UBC strengthens track record as global sustainability leader in higher education

The University of British Columbia has once again been ranked as a global leader in sustainability efforts.

The University of British Columbia has once again been ranked as a global leader in sustainability efforts.

UBC placed 13th overall (out of more than 1,400 institutions) in the 2022 Times Higher Education (THE) Impact ranking for institutional efforts to advance the United Nations sustainable development goals (SDG). The goals promote environmental, social and economic well-being across the planet.

UBC is one of only eight institutions in last year’s top 20 to remain in the top 20 this year, and one of only four universities (and the only one outside of the UK) to appear in the top 50 for both the THE World University Rankings, and the THE Impact Ranking.

For the second year in a row, the university tied for first in the SDG 9 (Industry, Innovation, and Infrastructure) ranking. SDG 9 examines research on industry and innovation, industry engagement and the number of patents and spin-off companies.

“In recent years, universities and their connections to industry have never been more important to the advancement of innovation to the ultimate benefit of society. The importance of that linkage is clear in UBC spin-off companies like AbCellera and Acuitas and their work in the development of COVID-19 treatments and vaccine development,” said UBC President and Vice-Chancellor Prof. Santa J. Ono.

“We’re also seeing tremendous advancement in the development and application of tools to combat climate change globally with new companies founded by UBC researchers, students and postdocs, such as Carbin Minerals and Takachar who both recently received recognition and funding from XPRIZE and the Musk Foundation. The success of all of these companies is a testament to the university’s commitment to the wellbeing of the global community.”

“It’s very encouraging to see the Canadian postsecondary sector as a whole making strides in this year’s THE Impact rankings. It reflects the importance of the research, teaching and operations in Canadian institutions focusing on addressing global issues,” said UBC Vice-President, Research and Innovation, Dr. Gail Murphy.

There are now 11 different countries represented in the top 20, which makes Canada’s performance (with six top 20 universities) remarkable.

Out of the more than 1,400 universities participating in the THE Impact Rankings globally, UBC also placed:

  • Sixth in SDG 10 (reduce inequality)
  • Seventh in SDG 13 (climate action)
  • 11th in SDG 14 (conserve and sustainably use the oceans, seas and marine resources for sustainable development)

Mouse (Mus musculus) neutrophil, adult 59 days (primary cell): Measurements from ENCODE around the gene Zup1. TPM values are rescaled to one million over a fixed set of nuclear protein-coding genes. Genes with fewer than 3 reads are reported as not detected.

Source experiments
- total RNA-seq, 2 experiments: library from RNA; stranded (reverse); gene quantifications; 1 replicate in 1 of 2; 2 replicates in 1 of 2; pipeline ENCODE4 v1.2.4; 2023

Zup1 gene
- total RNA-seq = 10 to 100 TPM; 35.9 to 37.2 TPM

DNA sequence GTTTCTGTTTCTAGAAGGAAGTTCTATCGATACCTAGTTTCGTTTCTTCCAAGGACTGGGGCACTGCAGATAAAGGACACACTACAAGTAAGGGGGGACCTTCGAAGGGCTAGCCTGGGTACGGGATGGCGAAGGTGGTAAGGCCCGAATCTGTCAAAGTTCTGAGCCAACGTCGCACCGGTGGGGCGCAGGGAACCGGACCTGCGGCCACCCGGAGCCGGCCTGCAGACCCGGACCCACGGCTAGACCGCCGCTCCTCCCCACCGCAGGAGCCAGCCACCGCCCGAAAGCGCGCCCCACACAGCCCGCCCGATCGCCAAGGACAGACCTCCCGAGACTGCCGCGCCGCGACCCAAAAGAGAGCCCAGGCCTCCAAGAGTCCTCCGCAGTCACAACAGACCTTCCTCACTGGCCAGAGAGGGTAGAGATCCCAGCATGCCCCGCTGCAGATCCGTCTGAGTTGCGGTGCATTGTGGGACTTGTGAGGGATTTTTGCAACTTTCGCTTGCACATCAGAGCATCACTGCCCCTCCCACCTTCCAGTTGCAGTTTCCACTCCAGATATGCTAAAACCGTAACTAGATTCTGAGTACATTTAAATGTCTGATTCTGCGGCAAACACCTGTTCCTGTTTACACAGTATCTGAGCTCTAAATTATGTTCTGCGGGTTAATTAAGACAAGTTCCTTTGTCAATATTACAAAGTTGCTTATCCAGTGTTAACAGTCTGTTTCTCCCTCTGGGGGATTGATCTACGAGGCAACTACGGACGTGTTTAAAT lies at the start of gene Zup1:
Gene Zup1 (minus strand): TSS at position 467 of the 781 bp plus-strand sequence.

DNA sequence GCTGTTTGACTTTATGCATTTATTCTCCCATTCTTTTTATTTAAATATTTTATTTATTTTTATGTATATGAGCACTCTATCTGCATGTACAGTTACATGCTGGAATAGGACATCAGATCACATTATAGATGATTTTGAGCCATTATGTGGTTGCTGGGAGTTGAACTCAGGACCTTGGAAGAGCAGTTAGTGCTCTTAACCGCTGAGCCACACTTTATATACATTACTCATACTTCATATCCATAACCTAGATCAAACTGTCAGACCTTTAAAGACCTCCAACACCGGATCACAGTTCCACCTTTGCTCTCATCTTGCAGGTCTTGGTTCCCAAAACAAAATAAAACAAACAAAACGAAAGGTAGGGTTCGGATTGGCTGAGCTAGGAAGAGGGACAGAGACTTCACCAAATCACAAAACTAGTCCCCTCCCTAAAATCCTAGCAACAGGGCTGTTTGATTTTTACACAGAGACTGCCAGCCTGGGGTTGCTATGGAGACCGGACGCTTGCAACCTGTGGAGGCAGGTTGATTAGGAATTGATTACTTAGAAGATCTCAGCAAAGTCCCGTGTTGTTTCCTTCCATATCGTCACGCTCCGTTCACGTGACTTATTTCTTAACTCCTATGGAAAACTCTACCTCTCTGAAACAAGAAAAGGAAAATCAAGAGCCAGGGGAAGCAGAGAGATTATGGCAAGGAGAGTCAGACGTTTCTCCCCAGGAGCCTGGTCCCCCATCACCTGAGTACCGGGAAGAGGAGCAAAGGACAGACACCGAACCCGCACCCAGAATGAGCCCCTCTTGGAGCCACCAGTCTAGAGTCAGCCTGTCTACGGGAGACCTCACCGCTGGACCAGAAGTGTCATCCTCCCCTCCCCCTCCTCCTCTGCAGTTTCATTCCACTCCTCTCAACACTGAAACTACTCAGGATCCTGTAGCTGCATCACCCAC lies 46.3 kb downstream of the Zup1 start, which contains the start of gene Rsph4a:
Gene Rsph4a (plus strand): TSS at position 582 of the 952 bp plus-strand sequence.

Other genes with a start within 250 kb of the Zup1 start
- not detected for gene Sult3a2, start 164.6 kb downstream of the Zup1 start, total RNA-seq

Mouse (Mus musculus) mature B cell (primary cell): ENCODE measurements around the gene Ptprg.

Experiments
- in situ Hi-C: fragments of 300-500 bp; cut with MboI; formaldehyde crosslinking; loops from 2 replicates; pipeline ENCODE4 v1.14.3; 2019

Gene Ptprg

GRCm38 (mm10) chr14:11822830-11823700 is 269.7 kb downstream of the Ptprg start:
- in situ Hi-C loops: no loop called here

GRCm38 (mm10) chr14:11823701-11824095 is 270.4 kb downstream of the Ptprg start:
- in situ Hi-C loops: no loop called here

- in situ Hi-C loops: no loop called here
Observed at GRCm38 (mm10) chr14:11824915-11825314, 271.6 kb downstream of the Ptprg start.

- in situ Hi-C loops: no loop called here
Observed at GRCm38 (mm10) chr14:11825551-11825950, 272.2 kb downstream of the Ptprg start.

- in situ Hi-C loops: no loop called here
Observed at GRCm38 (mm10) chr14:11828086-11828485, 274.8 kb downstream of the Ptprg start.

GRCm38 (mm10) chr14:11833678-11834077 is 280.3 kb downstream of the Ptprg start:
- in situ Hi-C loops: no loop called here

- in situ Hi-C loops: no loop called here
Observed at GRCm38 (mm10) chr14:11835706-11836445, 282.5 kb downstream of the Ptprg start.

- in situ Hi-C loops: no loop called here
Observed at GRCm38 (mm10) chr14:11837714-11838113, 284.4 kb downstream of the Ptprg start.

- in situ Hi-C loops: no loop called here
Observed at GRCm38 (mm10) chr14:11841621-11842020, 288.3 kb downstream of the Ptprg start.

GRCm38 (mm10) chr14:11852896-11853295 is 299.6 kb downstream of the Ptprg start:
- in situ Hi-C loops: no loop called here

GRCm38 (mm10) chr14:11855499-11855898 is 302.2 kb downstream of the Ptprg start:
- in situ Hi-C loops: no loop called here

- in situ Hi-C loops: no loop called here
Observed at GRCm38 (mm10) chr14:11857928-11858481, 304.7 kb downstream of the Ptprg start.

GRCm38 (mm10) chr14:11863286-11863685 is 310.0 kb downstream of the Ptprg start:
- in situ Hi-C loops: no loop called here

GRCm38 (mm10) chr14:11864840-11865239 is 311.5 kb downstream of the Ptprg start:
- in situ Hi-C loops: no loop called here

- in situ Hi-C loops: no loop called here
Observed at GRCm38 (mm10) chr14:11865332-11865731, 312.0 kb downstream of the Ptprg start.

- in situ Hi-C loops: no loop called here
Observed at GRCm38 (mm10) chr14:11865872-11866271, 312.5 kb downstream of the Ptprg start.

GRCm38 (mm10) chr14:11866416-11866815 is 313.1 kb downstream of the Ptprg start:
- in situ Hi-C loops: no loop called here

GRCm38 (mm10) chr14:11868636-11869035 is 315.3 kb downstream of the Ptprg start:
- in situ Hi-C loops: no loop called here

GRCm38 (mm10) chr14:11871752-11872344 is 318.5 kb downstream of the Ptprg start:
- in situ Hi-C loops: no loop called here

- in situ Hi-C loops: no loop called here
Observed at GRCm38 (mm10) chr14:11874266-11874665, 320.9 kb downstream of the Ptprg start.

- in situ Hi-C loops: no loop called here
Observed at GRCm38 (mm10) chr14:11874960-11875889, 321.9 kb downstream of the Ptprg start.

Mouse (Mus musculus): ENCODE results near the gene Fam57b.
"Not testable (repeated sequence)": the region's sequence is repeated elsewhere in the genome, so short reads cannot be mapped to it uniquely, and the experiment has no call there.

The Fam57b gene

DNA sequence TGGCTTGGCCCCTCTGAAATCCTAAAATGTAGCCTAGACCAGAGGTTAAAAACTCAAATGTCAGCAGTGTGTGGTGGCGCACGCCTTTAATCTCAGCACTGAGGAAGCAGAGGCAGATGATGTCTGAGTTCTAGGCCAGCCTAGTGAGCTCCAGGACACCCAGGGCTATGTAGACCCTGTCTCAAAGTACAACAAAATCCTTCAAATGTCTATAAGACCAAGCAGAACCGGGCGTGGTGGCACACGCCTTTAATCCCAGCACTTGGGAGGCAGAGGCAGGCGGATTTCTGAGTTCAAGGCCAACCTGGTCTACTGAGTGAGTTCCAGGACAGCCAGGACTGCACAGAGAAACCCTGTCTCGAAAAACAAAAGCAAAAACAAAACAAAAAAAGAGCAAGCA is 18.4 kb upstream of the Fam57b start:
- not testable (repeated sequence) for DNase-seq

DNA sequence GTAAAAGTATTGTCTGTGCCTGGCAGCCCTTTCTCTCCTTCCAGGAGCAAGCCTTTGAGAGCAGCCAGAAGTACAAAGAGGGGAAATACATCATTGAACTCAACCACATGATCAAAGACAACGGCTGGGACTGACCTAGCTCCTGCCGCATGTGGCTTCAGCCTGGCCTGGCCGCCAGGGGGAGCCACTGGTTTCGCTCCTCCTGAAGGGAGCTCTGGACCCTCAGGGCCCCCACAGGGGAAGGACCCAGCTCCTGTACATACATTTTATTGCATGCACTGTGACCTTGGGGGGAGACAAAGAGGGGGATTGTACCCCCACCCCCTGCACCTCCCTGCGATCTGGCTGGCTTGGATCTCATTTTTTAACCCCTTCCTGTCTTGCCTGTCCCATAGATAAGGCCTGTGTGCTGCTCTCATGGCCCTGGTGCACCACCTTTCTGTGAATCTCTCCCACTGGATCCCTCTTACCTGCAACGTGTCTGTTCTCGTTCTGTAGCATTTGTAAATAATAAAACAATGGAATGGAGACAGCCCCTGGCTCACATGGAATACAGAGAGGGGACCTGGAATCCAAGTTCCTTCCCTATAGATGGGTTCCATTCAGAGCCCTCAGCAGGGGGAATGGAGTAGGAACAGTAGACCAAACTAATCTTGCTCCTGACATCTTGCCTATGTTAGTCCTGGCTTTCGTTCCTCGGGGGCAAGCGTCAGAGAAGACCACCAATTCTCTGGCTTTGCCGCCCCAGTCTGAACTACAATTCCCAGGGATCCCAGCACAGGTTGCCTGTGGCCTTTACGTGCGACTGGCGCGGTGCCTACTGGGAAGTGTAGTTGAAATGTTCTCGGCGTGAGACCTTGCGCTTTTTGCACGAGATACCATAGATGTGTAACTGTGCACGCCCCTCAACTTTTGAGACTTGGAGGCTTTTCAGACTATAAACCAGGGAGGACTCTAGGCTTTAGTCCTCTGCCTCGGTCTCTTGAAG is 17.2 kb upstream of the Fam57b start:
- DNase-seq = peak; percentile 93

• 19th in SDG 12 (sustainable consumption and production patterns)
  • 19th in SDG 17 (improved and more equitable trade)
  • 23rd in SDG 11 (inclusive, safe, resilient and sustainable cities)

“Ranking sixth under SDG 10, reducing inequality, is significant,” said Ono. “A core element of the university’s strategic plan is our strategy of inclusive excellence. This involves UBC reviewing and revising policies and practices, expanding learning opportunities for faculty and staff, assessing our systems and structures, and promoting continued research on issues connected with diversity, equity and inclusion. UBC recognizes this as a crucial element of its growth and is working collectively across all areas to advance these efforts.”

The SDG 13 ranking on climate action is another key achievement. UBC is a global leader in addressing climate change on its campuses through the development of renewable energy facilities, as well as exceeding its aggressive emission reduction targets, despite growth in floor space and the overall UBC population of students, faculty and staff.

UBC’s ambitious Climate Action Plan 2030 targets an 85 per cent reduction in campus operations emissions by 2030, a 45 per cent collective reduction in emissions from extended impact sources (commuting, air travel, food, waste, etc.) and a 100 per cent reduction in operational greenhouse gas emissions by 2035.

“We recognized decades ago that climate action leadership and sustainability initiatives are inextricably linked to issues of social justice,” said John Madden, director of sustainability and engineering at UBC campus and community planning. “A stark example is the 2021 heat dome and floods in B.C. where the most vulnerable were Indigenous people, the elderly, people with disabilities and those with low-incomes.”

UBC was Canada’s first university to adopt a sustainability plan in 1997 and the first to open a sustainability office in 1998. The UBC sustainability initiative was created in 2009.

The initiative was formally relaunched as the Sustainability Hub earlier this year to better reflect its integral role in ensuring sustainability is embedded across UBC, through teaching, learning, research, partnerships, operations and infrastructure.

“UBC’s work to lessen its climate impact and the holistic approach it takes to promote and integrate ground-breaking research into sustainability initiatives is an example of how we must all come together to address the most important issue of our time,“ said Ono.

“These ranking results are an important reminder not only of how far we have come as an institution, but also how far we have yet to go.  UBC will continue to leverage its intellectual and institutional capacities to help address sustainability challenges across our campuses, as well as at the regional and global scale.“